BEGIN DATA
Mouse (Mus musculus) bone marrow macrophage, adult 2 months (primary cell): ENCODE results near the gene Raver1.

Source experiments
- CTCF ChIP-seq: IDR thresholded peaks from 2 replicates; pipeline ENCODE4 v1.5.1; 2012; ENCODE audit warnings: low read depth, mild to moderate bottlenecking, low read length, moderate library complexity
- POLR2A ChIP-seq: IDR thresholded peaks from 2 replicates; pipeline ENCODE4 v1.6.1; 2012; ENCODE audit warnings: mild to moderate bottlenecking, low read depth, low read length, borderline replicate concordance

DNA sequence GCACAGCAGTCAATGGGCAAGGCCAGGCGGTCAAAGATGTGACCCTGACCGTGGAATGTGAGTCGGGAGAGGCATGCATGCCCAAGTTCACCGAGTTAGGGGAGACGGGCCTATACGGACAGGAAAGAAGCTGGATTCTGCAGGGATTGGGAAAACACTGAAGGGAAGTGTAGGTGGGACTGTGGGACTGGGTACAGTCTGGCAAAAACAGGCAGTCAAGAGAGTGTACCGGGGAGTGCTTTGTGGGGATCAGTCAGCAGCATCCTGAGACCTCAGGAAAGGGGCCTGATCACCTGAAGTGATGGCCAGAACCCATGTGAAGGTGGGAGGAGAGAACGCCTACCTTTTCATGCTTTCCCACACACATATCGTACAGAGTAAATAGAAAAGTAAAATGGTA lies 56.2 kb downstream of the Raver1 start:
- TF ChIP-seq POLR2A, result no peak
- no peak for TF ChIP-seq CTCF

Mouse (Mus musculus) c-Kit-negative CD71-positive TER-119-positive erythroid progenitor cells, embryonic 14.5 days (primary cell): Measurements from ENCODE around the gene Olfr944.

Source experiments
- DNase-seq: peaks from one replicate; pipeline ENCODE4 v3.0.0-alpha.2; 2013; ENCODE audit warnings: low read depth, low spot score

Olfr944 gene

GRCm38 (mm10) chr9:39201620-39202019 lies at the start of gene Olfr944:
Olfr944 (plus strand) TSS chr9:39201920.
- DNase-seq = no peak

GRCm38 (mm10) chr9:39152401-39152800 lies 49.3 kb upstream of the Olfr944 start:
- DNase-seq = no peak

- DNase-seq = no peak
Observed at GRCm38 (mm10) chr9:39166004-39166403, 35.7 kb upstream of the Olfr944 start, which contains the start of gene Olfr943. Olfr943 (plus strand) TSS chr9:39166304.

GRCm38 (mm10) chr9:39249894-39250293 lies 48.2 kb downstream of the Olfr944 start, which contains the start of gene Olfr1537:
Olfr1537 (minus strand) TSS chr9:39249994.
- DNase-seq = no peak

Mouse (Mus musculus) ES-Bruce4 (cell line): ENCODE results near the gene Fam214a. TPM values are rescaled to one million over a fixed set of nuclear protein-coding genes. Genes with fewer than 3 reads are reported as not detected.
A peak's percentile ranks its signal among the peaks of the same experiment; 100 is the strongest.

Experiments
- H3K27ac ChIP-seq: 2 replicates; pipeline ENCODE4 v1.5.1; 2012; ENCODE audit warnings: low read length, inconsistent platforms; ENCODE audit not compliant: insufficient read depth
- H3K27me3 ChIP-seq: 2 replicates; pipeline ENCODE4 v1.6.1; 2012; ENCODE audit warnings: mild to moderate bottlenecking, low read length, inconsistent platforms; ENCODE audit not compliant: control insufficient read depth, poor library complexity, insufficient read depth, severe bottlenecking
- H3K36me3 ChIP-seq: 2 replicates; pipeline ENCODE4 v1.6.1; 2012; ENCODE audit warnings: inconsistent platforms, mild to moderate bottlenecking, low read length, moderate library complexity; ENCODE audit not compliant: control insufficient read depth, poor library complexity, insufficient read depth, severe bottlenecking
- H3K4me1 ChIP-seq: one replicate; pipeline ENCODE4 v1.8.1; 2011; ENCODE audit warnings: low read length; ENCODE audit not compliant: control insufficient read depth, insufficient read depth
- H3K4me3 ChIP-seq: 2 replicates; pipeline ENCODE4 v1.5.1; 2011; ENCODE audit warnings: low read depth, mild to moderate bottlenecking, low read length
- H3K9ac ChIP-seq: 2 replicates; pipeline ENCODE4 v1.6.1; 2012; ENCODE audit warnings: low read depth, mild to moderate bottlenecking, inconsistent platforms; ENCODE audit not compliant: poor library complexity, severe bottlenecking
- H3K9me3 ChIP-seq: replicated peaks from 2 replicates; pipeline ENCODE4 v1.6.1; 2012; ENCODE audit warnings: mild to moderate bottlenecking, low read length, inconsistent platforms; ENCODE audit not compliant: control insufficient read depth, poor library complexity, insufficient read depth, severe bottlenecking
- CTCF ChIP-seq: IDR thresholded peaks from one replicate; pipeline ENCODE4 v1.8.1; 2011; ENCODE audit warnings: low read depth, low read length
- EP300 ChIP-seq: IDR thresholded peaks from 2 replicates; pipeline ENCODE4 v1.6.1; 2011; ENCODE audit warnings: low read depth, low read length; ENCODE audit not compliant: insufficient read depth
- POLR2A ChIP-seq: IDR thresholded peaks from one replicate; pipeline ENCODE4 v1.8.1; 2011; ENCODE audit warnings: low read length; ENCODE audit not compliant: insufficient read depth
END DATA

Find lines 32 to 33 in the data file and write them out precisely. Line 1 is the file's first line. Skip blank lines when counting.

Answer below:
- CTCF ChIP-seq: IDR thresholded peaks from one replicate; pipeline ENCODE4 v1.8.1; 2011; ENCODE audit warnings: low read depth, low read length
- EP300 ChIP-seq: IDR thresholded peaks from 2 replicates; pipeline ENCODE4 v1.6.1; 2011; ENCODE audit warnings: low read depth, low read length; ENCODE audit not compliant: insufficient read depth